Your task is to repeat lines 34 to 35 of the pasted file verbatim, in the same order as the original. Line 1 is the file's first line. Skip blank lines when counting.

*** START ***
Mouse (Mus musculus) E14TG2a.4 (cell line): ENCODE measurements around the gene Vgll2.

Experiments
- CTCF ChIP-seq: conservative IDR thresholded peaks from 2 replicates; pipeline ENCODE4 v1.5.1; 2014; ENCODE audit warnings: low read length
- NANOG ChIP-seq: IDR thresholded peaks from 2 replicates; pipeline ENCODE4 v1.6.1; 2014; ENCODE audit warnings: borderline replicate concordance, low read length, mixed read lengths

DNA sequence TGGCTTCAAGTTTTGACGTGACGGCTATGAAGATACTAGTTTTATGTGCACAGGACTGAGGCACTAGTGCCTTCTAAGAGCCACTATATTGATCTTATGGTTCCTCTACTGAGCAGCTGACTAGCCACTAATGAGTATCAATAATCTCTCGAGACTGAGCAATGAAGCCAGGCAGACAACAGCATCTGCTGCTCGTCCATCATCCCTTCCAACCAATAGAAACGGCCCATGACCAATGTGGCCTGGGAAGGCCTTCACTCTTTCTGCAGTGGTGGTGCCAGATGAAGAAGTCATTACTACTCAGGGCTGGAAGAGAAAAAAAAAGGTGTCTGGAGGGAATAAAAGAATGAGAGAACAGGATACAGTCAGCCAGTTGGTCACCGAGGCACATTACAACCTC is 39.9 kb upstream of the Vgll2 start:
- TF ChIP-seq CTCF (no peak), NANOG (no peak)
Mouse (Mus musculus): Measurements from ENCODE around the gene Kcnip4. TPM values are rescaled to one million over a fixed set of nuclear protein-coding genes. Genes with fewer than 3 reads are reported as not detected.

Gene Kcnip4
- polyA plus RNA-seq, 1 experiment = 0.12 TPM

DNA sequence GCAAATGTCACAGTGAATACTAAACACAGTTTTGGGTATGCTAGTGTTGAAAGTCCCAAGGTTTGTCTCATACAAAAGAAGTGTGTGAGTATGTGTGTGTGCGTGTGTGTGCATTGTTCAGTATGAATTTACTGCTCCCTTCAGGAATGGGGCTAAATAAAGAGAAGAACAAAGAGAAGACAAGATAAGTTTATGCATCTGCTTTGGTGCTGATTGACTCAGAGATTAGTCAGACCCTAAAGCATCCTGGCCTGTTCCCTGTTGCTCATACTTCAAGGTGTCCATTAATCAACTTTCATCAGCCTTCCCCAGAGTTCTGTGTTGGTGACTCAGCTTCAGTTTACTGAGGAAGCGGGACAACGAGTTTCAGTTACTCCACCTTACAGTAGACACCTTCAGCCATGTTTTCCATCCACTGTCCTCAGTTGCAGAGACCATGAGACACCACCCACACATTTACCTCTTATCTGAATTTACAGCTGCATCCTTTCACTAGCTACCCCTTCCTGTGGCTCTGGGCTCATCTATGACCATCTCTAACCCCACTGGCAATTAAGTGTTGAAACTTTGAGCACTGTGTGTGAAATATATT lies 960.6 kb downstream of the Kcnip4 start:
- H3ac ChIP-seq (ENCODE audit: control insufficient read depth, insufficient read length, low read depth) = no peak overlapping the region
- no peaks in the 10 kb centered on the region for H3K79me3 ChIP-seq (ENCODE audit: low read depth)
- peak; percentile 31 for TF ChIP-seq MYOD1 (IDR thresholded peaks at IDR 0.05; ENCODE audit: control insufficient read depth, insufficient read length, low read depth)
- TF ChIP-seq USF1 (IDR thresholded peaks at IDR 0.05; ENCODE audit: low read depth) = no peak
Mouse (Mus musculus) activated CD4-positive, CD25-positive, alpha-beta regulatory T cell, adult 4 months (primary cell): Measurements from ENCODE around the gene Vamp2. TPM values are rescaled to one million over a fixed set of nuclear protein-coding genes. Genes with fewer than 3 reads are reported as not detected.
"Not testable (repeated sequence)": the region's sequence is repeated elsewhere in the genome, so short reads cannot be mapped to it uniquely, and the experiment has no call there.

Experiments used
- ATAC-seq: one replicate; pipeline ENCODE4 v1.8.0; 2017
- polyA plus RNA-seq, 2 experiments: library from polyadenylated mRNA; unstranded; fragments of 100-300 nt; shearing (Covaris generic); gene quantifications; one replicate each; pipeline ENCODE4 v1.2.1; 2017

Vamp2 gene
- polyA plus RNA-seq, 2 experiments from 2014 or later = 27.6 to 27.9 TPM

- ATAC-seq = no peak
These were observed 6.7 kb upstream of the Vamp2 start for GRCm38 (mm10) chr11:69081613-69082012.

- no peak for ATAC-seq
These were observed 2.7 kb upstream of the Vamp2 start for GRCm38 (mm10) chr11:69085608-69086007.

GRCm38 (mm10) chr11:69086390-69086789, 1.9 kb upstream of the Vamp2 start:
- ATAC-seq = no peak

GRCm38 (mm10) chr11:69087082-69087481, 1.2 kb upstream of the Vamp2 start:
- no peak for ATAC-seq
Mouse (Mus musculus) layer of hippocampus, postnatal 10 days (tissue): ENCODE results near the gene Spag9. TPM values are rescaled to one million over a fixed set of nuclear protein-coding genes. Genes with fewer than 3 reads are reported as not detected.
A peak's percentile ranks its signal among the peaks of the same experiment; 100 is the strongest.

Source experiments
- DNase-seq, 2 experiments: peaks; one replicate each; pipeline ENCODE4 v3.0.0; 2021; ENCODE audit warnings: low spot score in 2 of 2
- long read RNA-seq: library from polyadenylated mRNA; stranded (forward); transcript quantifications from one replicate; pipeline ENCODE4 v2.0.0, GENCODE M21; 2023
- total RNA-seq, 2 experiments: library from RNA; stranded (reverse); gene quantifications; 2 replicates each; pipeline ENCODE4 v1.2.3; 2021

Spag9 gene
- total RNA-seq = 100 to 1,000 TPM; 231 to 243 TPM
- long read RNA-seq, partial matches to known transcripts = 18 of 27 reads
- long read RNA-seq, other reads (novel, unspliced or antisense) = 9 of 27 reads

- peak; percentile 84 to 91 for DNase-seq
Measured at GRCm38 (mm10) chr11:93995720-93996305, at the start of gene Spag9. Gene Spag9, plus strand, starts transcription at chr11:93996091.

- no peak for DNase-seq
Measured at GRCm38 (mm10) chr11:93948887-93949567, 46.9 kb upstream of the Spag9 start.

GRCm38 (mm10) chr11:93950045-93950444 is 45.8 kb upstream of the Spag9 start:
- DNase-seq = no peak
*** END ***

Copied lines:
- long read RNA-seq: library from polyadenylated mRNA; stranded (forward); transcript quantifications from one replicate; pipeline ENCODE4 v2.0.0, GENCODE M21; 2023
- total RNA-seq, 2 experiments: library from RNA; stranded (reverse); gene quantifications; 2 replicates each; pipeline ENCODE4 v1.2.3; 2021